It wasn’t just the Philippines, either. Reuters reports that the program expanded “across Central Asia and the Middle East,” targeting Muslim communities with claims that the Chinese vaccines might contain pork gelatin—which would typically be considered haram, forbidden, under Islamic law. At minimum, these posts were directed toward Uzbekistan, Kazakhstan, Kyrgyzstan, and Turkmenistan, appearing in both Russian and Arabic. As in the Philippines, “vaccine hesitancy” was a serious issue for these nations throughout the pandemic; as recently as February 2023, the World Health Organization interviewed a Kyrgystani community leader from the village of Ak-Jar who said that “rumors and disinformation” about “the pandemic being a foreign conspiracy” were “a real challenge.” It’s impossible to know how much of the problem was caused directly by the U.S. military’s propaganda efforts—but it’s safe to say the amount was not zero. 

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It really can’t be overstated how heinous this program was, even by the standards of the U.S. government. For the record, the Sinovac vaccine has been declared “safe and effective for all individuals aged 18 and above” by the World Health Organization. It has no more side effects than any other COVID vaccine, including U.S. brands. Nor did the military care whether it was safe or not. As one anonymous source told Reuters, “We weren’t looking at this from a public health perspective. We were looking at how we could drag China through the mud.” The Pentagon certainly did that. And in the process, they almost certainly got people killed. 

To make matters worse, it’s not the first time the U.S. military and intelligence agencies have meddled with people’s health in another country for strategic reasons. As the editorial board of the Guardian points out, this new operation is highly reminiscent of one the CIA conducted in Pakistan in the early 2010s, when they were trying to track down Osama Bin Laden’s whereabouts. Back then, CIA agents organized a fake vaccination service in and around Abbottabad, which really collected DNA from local people and tried to match it to Bin Laden and his family. It caused a backlash across Pakistan, Afghanistan, and Nigeria, which Scientific American said “threatens to set back global public health efforts by decades.” From that debacle, U.S. officials should have learned the obvious: you do not mess with people’s vaccines, no matter how strategically beneficial you think it could be. Doing so is both morally indefensible in itself, and will lead to all kinds of disastrous consequences you can't foresee. But apparently, they learned nothing of the kind.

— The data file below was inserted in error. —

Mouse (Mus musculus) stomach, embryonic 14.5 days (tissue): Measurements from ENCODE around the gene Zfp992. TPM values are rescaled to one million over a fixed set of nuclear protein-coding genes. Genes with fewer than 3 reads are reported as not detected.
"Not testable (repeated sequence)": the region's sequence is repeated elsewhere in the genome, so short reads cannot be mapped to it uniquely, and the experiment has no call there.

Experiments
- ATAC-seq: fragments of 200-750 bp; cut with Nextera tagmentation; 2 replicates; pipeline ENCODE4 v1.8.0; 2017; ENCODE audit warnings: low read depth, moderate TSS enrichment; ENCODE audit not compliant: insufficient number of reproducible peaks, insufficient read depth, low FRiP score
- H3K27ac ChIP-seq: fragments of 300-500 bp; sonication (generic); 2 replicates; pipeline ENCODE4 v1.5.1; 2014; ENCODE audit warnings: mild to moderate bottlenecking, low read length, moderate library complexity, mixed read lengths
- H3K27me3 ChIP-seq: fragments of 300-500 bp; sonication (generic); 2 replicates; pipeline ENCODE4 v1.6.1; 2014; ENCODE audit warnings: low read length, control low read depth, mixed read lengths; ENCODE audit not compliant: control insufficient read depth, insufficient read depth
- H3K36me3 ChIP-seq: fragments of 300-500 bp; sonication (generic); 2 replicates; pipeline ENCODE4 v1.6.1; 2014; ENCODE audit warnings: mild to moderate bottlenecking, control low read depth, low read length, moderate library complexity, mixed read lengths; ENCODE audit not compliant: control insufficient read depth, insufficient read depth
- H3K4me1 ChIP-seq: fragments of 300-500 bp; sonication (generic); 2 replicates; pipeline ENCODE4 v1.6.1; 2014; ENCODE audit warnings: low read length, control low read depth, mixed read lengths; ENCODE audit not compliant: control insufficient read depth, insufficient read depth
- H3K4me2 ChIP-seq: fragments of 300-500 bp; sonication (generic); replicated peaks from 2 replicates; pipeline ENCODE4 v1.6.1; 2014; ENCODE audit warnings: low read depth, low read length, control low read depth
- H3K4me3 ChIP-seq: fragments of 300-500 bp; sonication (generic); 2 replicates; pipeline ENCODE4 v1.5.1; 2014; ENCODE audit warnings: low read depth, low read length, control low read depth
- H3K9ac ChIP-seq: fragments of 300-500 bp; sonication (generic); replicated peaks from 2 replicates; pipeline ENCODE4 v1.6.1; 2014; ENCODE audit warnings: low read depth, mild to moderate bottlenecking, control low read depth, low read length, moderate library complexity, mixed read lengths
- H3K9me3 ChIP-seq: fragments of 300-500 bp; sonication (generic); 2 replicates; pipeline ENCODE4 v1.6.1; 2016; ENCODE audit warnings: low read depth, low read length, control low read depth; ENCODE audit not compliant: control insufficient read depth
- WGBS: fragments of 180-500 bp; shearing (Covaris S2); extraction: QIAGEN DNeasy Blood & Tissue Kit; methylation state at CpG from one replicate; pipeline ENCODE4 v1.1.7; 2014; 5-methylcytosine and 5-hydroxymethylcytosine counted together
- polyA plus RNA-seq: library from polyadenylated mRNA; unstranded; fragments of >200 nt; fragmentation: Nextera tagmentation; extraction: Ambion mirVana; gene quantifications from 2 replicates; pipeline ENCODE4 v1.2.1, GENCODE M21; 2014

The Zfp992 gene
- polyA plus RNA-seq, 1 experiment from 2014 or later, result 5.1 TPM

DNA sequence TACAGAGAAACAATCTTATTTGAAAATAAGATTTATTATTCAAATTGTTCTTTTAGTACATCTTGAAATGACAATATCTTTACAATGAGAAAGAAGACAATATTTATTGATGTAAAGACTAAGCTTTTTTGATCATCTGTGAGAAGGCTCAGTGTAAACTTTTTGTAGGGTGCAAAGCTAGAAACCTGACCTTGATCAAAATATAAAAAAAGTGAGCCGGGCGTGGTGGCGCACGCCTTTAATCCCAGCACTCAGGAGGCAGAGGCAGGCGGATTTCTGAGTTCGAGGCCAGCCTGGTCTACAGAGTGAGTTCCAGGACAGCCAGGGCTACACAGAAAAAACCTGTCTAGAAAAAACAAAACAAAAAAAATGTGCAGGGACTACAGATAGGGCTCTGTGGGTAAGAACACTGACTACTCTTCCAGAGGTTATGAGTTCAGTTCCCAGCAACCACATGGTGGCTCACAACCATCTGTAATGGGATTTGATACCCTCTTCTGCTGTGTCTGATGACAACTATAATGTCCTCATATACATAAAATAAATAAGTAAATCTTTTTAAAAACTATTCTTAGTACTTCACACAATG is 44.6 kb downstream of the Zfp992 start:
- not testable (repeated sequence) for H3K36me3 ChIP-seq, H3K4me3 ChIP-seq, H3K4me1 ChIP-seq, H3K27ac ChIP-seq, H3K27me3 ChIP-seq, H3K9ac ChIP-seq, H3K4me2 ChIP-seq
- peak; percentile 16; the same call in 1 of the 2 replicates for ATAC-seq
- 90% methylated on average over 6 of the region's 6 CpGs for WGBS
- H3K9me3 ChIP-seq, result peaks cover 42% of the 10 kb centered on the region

When military and political leaders like Jonathan Braga and Mark Esper look with dismay on the declining reputation of the United States around the world, they shouldn’t blame China. They should realize that a growing number of people dislike and distrust the United States precisely because of actions like theirs. The anti-vax campaign was, in effect, an act of biological warfare—no less deadly because it operated by sabotaging medical aid, rather than directly causing infection. It was waged deliberately and premeditatedly against innocent people, and its sole purpose was to unfairly smear China on the world stage. If the roles were reversed, and it was revealed that China had spread these rumors and lies about American vaccines, we would rightfully be outraged. We should be no less outraged when our own government is the malefactor. In a press conference on June 17, Chinese Foreign Ministry Spokesperson Lin Jian said of the propaganda campaign that “Such practices by no means show the US’s ‘power’ and only reveal its obsession with supremacy and hypocrisy.” He has a point. 

Now, there has to be accountability. So far, the perpetrators of this monstrous act have only been rewarded for their roles in it. In August 2021, after the Biden administration quietly ordered an end to the anti-vax campaign, Jonathan Braga was promoted from Major General to Lieutenant General. He was also appointed to lead the U.S. Army Special Operations Command, which oversees a variety of “psyops” and other covert actions around the world. Likewise, Reuters reports that General Dynamics IT—a private contractor that worked on the anti-vax program—has received a $493 million contract to conduct further “clandestine influence services” on behalf of the U.S. military. And for his part, Mark Esper—who signed off on the whole program as Trump’s Secretary of Defense—has joined the Board of Directors of the influential Atlantic Council and become the Distinguished Chair of the Modern War Institute at West Point. The people of the Philippines know only too well what his idea of “modern war” involves.

All of these figures need to pay for what they’ve done. At the absolute minimum, there should be a Congressional probe into Esper, Braga, and General Dynamics IT, to lay bare to the world every detail of this abhorrent operation. Braga himself should be drummed out of the U.S. military, and never permitted to hold a position of power over another human being again. Letting him continue in his current role would just be irresponsible. New legislation needs to be passed, rescinding any order Esper made to allow “psyops” against public health in other countries, and expressly forbidding such programs going forward. What’s more, nations like the Philippines, Kyrgyzstan, Uzbekistan, Turkmenistan, and Kazakhstan have every moral right to put these officials on trial in their own courts, and to sue the United States for extensive damages. (Alberto Domingo, a spokesperson for the Philippines' Department of Health, has already said that “The findings by Reuters deserve to be investigated and heard by the appropriate authorities of the involved countries.”) Because the United States routinely disregards international law, and imposes its will on the rest of the world by force regardless of right and wrong, it’s unclear whether any of this will come to pass. But the demands of justice are perfectly clear. A propaganda operation of this kind must never be run again, by anyone, and that can only be ensured by imposing harsh penalties on the people responsible.